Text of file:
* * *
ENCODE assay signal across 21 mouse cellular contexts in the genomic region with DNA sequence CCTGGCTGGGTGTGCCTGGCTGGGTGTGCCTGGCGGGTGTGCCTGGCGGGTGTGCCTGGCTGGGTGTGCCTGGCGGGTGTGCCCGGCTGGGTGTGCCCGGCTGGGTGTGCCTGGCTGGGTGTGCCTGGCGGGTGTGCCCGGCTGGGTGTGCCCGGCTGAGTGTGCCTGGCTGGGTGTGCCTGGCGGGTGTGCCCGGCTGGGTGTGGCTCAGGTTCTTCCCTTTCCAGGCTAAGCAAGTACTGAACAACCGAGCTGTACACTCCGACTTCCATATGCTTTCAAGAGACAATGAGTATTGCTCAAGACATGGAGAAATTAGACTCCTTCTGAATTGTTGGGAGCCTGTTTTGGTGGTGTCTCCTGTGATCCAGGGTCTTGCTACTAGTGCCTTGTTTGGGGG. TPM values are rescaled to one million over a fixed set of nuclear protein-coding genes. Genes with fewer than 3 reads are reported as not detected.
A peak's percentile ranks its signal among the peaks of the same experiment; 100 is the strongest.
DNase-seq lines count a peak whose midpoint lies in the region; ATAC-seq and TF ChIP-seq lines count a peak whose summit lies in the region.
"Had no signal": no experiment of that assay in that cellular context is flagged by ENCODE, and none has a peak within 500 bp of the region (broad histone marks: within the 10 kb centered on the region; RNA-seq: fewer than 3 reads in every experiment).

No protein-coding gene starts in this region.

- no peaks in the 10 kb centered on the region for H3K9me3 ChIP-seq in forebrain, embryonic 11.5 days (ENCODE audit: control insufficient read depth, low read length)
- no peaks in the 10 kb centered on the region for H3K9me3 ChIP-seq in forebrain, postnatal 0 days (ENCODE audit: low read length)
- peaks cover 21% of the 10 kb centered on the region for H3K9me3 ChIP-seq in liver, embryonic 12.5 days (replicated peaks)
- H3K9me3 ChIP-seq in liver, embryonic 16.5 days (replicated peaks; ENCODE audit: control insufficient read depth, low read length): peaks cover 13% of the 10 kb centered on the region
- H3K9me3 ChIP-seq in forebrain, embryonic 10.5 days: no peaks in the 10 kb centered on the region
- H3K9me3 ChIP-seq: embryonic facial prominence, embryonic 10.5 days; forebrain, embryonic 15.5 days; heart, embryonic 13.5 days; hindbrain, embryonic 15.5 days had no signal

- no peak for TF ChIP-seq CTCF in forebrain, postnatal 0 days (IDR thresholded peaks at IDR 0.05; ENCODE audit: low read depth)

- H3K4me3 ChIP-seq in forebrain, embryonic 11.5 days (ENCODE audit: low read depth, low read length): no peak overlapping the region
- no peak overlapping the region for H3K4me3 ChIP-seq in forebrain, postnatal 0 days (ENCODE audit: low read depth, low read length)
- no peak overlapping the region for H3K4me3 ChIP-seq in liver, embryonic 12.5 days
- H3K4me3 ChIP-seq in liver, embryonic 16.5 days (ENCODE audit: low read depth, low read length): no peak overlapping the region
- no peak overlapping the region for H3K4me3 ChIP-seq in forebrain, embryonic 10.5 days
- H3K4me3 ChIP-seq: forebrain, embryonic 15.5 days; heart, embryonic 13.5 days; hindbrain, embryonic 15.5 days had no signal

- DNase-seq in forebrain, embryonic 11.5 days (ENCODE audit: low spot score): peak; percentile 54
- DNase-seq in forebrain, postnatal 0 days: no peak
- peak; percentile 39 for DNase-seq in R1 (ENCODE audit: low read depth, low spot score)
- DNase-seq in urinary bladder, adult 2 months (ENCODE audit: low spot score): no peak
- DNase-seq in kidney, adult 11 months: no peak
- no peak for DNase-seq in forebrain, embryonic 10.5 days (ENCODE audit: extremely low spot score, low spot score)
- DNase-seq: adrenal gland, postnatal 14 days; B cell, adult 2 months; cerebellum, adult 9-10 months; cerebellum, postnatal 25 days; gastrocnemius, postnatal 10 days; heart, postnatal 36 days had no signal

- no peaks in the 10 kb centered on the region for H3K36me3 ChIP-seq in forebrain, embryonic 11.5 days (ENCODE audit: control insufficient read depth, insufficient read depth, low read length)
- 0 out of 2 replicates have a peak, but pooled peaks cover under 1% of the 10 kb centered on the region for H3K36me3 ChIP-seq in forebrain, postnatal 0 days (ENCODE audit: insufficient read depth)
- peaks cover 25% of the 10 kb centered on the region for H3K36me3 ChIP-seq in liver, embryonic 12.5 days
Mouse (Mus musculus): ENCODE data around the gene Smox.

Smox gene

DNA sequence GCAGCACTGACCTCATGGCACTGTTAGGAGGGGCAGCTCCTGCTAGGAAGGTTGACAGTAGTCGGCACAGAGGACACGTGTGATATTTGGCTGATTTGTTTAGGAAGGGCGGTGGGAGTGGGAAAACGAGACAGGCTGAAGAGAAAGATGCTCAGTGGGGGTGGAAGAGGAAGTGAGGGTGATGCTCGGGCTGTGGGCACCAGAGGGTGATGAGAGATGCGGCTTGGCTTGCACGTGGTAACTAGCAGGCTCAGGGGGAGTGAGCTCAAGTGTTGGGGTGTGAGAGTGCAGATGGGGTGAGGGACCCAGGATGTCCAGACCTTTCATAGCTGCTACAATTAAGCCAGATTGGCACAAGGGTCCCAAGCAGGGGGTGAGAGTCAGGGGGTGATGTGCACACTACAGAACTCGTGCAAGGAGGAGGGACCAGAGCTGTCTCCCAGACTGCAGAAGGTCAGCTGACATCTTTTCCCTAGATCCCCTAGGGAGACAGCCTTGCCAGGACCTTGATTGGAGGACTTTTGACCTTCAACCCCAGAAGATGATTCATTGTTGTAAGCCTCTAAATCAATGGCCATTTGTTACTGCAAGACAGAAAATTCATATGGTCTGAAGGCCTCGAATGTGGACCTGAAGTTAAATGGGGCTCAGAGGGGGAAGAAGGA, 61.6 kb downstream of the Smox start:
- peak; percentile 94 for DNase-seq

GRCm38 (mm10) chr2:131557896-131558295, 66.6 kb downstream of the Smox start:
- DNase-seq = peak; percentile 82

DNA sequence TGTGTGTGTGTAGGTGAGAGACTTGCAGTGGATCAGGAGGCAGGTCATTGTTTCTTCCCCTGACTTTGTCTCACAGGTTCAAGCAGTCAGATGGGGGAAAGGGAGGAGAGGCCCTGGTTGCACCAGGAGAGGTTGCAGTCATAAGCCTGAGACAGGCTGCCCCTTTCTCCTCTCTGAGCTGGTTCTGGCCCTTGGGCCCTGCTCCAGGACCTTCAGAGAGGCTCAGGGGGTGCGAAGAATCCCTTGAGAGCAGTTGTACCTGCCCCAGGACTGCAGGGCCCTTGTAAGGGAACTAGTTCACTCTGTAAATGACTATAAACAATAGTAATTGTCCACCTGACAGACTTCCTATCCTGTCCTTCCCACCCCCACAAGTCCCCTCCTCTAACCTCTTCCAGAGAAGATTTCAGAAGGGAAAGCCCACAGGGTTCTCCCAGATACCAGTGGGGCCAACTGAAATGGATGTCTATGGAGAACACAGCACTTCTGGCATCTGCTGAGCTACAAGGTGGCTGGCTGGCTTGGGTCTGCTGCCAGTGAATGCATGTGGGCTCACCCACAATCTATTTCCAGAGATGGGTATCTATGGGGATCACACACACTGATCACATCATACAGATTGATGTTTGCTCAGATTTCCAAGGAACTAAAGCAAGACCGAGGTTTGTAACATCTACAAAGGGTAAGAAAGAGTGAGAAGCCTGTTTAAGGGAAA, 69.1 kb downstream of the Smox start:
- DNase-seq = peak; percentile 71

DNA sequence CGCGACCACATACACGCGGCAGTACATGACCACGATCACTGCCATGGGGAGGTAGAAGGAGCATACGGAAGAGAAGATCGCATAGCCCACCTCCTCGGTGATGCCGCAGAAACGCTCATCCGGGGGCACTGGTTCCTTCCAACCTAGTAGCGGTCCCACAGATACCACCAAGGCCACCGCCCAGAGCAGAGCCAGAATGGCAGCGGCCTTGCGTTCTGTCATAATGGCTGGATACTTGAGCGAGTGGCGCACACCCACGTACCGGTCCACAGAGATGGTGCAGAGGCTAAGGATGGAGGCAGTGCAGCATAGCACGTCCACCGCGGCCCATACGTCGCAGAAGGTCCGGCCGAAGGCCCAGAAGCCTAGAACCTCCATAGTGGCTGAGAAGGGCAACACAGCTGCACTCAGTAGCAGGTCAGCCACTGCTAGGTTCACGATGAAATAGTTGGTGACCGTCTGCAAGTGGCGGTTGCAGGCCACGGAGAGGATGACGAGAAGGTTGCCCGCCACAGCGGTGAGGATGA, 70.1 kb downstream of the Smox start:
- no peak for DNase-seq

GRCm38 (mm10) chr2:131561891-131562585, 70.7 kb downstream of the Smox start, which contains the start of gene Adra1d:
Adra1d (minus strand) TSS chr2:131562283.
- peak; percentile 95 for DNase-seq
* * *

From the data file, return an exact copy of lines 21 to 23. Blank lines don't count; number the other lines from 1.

- peak; percentile 39 for DNase-seq in R1 (ENCODE audit: low read depth, low spot score)
- DNase-seq in urinary bladder, adult 2 months (ENCODE audit: low spot score): no peak
- DNase-seq in kidney, adult 11 months: no peak